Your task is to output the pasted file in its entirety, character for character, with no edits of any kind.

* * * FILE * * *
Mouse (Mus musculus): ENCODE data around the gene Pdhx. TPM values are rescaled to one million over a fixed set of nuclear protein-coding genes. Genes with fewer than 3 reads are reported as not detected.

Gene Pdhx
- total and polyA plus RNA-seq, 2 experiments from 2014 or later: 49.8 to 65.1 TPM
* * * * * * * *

Mouse (Mus musculus): ENCODE data around the gene Pdhx. TPM values are rescaled to one million over a fixed set of nuclear protein-coding genes. Genes with fewer than 3 reads are reported as not detected.

Gene Pdhx
- total and polyA plus RNA-seq, 2 experiments from 2014 or later: 49.8 to 65.1 TPM